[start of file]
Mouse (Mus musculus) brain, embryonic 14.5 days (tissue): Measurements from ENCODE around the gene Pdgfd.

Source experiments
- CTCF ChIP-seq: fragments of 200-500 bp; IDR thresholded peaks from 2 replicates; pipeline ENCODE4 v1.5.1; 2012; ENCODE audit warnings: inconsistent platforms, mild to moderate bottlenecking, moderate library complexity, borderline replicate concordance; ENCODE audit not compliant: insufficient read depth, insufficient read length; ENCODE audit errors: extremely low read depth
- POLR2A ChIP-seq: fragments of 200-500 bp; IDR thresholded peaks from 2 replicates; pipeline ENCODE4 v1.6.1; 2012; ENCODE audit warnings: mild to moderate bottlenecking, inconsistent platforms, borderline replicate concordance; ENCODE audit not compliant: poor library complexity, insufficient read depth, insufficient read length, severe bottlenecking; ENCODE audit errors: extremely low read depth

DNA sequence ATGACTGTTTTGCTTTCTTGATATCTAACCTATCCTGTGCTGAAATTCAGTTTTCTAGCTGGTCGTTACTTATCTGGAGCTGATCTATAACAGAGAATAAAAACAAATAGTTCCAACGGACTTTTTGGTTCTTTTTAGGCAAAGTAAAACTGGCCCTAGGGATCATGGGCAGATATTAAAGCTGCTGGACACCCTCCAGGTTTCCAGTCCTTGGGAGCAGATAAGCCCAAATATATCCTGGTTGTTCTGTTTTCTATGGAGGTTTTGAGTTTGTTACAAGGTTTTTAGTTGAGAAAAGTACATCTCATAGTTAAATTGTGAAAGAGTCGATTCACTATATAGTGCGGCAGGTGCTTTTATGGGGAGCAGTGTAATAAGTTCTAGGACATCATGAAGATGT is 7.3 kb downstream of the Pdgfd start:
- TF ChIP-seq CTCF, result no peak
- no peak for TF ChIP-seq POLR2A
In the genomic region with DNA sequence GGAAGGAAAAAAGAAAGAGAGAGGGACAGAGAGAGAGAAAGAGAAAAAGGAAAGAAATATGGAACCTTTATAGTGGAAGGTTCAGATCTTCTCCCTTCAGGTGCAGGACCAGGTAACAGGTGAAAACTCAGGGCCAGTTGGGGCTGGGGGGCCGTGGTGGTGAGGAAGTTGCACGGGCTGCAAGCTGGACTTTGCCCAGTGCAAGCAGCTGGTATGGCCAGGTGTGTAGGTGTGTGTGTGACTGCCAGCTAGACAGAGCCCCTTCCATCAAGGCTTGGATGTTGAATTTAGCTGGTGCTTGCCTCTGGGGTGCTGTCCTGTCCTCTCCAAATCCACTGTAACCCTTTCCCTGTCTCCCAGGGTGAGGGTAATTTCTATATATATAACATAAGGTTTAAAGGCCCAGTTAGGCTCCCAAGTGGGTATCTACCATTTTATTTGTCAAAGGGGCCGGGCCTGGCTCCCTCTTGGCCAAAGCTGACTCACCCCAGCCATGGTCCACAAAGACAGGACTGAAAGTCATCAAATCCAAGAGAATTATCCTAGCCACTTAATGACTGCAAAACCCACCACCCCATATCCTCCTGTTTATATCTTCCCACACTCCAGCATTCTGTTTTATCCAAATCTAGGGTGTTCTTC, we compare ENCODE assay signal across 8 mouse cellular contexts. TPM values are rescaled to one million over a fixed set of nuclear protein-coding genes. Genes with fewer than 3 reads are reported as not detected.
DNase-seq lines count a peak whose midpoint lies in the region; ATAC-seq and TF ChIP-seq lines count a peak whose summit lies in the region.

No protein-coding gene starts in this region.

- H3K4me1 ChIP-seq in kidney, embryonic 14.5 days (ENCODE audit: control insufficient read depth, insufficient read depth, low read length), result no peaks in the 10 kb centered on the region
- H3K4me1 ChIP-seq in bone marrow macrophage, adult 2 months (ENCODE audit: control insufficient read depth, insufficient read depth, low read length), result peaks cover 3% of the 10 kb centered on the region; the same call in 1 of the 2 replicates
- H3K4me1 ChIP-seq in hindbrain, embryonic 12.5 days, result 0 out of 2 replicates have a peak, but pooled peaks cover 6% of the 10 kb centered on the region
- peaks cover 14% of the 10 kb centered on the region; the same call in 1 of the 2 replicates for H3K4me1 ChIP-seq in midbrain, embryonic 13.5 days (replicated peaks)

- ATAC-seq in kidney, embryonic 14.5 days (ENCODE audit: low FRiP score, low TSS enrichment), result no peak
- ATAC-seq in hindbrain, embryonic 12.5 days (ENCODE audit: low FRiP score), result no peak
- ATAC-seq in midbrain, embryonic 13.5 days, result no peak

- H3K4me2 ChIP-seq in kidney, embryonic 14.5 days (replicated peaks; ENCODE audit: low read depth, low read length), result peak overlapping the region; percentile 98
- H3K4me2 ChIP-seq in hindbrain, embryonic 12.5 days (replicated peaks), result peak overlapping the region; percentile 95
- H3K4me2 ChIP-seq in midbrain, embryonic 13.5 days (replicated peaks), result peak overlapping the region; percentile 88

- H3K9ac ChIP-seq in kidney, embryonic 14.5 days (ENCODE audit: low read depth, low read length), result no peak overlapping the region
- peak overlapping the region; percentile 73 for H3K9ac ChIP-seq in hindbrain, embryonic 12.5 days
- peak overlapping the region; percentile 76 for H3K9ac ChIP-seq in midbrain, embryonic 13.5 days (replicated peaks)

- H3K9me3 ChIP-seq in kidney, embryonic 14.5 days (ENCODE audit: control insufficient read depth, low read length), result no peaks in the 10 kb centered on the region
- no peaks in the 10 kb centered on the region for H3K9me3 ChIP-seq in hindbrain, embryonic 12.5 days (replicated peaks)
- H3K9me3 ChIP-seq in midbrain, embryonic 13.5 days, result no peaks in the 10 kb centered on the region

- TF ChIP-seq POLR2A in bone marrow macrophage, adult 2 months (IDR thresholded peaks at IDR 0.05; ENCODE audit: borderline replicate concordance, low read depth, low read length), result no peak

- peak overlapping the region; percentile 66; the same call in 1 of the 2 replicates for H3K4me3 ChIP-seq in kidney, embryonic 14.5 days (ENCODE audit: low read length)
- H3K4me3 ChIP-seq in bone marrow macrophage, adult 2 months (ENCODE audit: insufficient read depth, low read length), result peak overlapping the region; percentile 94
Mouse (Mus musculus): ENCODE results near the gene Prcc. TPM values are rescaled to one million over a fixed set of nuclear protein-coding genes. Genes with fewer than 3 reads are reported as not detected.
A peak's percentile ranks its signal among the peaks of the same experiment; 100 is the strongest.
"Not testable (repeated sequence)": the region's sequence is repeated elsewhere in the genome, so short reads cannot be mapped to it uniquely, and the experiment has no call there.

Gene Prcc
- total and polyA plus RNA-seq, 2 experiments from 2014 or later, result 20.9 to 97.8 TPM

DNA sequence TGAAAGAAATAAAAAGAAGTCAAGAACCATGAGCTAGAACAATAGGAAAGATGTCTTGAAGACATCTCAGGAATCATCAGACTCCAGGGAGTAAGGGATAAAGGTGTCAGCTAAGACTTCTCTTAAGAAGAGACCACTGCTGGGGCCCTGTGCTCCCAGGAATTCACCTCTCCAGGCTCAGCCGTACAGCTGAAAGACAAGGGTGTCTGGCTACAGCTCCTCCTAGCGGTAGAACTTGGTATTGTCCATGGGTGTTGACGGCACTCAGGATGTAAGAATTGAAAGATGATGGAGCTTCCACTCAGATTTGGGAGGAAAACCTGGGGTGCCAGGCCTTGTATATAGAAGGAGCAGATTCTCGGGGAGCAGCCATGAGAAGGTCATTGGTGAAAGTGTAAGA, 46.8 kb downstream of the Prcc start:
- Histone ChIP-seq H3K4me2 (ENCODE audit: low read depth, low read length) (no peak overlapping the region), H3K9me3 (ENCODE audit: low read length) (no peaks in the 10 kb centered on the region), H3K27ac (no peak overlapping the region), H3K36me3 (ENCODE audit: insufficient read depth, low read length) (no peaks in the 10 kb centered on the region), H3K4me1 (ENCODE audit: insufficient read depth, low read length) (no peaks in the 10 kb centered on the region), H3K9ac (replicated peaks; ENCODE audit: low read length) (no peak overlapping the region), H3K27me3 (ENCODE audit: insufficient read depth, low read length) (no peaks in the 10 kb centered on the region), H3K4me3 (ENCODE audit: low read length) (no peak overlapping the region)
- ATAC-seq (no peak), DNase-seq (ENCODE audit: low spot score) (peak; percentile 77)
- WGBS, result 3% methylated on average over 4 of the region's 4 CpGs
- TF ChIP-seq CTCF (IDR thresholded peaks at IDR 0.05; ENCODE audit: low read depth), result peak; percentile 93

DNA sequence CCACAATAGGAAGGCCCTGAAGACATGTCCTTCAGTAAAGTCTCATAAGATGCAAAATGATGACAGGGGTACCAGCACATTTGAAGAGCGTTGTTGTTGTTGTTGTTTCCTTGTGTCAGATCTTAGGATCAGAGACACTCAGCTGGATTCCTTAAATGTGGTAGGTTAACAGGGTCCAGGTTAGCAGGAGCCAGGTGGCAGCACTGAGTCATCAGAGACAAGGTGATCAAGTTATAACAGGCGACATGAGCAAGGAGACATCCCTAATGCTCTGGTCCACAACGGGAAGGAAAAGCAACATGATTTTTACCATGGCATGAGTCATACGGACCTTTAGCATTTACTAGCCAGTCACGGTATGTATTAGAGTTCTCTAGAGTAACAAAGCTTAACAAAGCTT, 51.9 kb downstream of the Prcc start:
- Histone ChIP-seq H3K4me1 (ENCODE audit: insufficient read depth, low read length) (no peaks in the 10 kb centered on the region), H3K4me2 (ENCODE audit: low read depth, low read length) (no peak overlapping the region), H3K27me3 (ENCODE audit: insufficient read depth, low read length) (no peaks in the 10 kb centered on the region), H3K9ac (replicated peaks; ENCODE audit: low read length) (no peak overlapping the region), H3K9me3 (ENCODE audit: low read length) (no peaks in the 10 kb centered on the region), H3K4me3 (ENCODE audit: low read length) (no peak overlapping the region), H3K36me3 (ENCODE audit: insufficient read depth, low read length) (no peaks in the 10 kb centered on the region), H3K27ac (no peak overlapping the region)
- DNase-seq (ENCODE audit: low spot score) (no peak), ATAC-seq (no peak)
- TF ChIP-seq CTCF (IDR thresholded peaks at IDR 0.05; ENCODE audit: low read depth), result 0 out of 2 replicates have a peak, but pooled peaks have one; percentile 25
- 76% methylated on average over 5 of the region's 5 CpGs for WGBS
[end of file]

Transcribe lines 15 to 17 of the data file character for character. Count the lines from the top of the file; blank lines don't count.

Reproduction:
- ATAC-seq in kidney, embryonic 14.5 days (ENCODE audit: low FRiP score, low TSS enrichment), result no peak
- ATAC-seq in hindbrain, embryonic 12.5 days (ENCODE audit: low FRiP score), result no peak
- ATAC-seq in midbrain, embryonic 13.5 days, result no peak